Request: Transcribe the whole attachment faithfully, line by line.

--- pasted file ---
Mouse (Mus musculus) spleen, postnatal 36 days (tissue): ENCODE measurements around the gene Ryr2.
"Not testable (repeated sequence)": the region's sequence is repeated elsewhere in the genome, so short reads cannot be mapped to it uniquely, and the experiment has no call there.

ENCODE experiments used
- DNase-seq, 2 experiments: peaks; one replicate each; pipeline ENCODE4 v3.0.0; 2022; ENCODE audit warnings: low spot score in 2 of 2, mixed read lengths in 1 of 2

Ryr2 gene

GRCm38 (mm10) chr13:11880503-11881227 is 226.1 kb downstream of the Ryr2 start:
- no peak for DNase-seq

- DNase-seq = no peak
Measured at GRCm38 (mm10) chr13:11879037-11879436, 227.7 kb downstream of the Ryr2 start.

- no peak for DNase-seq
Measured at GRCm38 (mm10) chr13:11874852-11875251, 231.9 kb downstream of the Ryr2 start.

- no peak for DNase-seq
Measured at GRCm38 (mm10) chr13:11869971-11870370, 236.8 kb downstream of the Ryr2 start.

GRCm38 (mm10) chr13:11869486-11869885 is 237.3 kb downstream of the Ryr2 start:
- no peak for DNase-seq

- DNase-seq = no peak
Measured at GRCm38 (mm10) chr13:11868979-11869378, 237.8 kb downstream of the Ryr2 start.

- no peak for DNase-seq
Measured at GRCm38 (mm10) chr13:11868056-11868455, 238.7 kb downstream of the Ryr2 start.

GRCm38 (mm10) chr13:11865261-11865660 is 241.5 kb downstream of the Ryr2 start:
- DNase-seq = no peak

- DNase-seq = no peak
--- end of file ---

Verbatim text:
Mouse (Mus musculus) spleen, postnatal 36 days (tissue): ENCODE measurements around the gene Ryr2.
"Not testable (repeated sequence)": the region's sequence is repeated elsewhere in the genome, so short reads cannot be mapped to it uniquely, and the experiment has no call there.

ENCODE experiments used
- DNase-seq, 2 experiments: peaks; one replicate each; pipeline ENCODE4 v3.0.0; 2022; ENCODE audit warnings: low spot score in 2 of 2, mixed read lengths in 1 of 2

Ryr2 gene

GRCm38 (mm10) chr13:11880503-11881227 is 226.1 kb downstream of the Ryr2 start:
- no peak for DNase-seq

- DNase-seq = no peak
Measured at GRCm38 (mm10) chr13:11879037-11879436, 227.7 kb downstream of the Ryr2 start.

- no peak for DNase-seq
Measured at GRCm38 (mm10) chr13:11874852-11875251, 231.9 kb downstream of the Ryr2 start.

- no peak for DNase-seq
Measured at GRCm38 (mm10) chr13:11869971-11870370, 236.8 kb downstream of the Ryr2 start.

GRCm38 (mm10) chr13:11869486-11869885 is 237.3 kb downstream of the Ryr2 start:
- no peak for DNase-seq

- DNase-seq = no peak
Measured at GRCm38 (mm10) chr13:11868979-11869378, 237.8 kb downstream of the Ryr2 start.

- no peak for DNase-seq
Measured at GRCm38 (mm10) chr13:11868056-11868455, 238.7 kb downstream of the Ryr2 start.

GRCm38 (mm10) chr13:11865261-11865660 is 241.5 kb downstream of the Ryr2 start:
- DNase-seq = no peak

- DNase-seq = no peak